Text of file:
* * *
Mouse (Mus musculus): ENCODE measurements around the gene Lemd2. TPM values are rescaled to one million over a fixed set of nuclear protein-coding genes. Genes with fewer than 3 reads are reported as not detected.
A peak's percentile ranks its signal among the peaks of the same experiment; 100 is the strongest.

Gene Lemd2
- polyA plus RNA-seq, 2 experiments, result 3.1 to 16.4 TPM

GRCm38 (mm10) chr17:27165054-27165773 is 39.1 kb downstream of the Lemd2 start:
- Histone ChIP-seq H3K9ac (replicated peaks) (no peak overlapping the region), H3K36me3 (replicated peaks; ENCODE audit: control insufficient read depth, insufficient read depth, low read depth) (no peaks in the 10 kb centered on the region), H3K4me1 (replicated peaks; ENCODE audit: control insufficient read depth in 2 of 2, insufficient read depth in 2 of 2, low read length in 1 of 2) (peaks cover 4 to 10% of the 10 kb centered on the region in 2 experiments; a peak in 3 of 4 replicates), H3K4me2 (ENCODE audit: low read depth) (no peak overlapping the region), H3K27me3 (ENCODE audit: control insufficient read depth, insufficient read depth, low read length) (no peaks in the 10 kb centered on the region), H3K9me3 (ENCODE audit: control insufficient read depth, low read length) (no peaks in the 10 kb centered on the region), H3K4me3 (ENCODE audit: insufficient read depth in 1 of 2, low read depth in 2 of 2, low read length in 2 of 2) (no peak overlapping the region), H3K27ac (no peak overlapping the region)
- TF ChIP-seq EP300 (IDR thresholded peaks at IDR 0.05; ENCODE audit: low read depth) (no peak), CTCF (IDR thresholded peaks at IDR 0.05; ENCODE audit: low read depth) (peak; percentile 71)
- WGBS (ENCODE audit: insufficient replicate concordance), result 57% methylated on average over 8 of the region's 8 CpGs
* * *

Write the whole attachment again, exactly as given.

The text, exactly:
Mouse (Mus musculus): ENCODE measurements around the gene Lemd2. TPM values are rescaled to one million over a fixed set of nuclear protein-coding genes. Genes with fewer than 3 reads are reported as not detected.
A peak's percentile ranks its signal among the peaks of the same experiment; 100 is the strongest.

Gene Lemd2
- polyA plus RNA-seq, 2 experiments, result 3.1 to 16.4 TPM

GRCm38 (mm10) chr17:27165054-27165773 is 39.1 kb downstream of the Lemd2 start:
- Histone ChIP-seq H3K9ac (replicated peaks) (no peak overlapping the region), H3K36me3 (replicated peaks; ENCODE audit: control insufficient read depth, insufficient read depth, low read depth) (no peaks in the 10 kb centered on the region), H3K4me1 (replicated peaks; ENCODE audit: control insufficient read depth in 2 of 2, insufficient read depth in 2 of 2, low read length in 1 of 2) (peaks cover 4 to 10% of the 10 kb centered on the region in 2 experiments; a peak in 3 of 4 replicates), H3K4me2 (ENCODE audit: low read depth) (no peak overlapping the region), H3K27me3 (ENCODE audit: control insufficient read depth, insufficient read depth, low read length) (no peaks in the 10 kb centered on the region), H3K9me3 (ENCODE audit: control insufficient read depth, low read length) (no peaks in the 10 kb centered on the region), H3K4me3 (ENCODE audit: insufficient read depth in 1 of 2, low read depth in 2 of 2, low read length in 2 of 2) (no peak overlapping the region), H3K27ac (no peak overlapping the region)
- TF ChIP-seq EP300 (IDR thresholded peaks at IDR 0.05; ENCODE audit: low read depth) (no peak), CTCF (IDR thresholded peaks at IDR 0.05; ENCODE audit: low read depth) (peak; percentile 71)
- WGBS (ENCODE audit: insufficient replicate concordance), result 57% methylated on average over 8 of the region's 8 CpGs